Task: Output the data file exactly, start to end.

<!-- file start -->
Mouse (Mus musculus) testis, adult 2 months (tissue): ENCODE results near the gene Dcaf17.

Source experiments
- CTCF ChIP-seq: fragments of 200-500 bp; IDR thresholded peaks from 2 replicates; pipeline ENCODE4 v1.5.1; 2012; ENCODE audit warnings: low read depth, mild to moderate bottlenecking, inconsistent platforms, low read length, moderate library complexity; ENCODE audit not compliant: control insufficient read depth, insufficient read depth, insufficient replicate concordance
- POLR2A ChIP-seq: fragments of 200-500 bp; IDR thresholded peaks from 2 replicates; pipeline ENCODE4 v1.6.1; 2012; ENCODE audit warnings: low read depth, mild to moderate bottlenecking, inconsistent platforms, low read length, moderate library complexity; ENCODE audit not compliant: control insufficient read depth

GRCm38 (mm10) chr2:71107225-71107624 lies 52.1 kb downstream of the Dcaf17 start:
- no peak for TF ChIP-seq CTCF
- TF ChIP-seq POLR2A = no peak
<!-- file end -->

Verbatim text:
Mouse (Mus musculus) testis, adult 2 months (tissue): ENCODE results near the gene Dcaf17.

Source experiments
- CTCF ChIP-seq: fragments of 200-500 bp; IDR thresholded peaks from 2 replicates; pipeline ENCODE4 v1.5.1; 2012; ENCODE audit warnings: low read depth, mild to moderate bottlenecking, inconsistent platforms, low read length, moderate library complexity; ENCODE audit not compliant: control insufficient read depth, insufficient read depth, insufficient replicate concordance
- POLR2A ChIP-seq: fragments of 200-500 bp; IDR thresholded peaks from 2 replicates; pipeline ENCODE4 v1.6.1; 2012; ENCODE audit warnings: low read depth, mild to moderate bottlenecking, inconsistent platforms, low read length, moderate library complexity; ENCODE audit not compliant: control insufficient read depth

GRCm38 (mm10) chr2:71107225-71107624 lies 52.1 kb downstream of the Dcaf17 start:
- no peak for TF ChIP-seq CTCF
- TF ChIP-seq POLR2A = no peak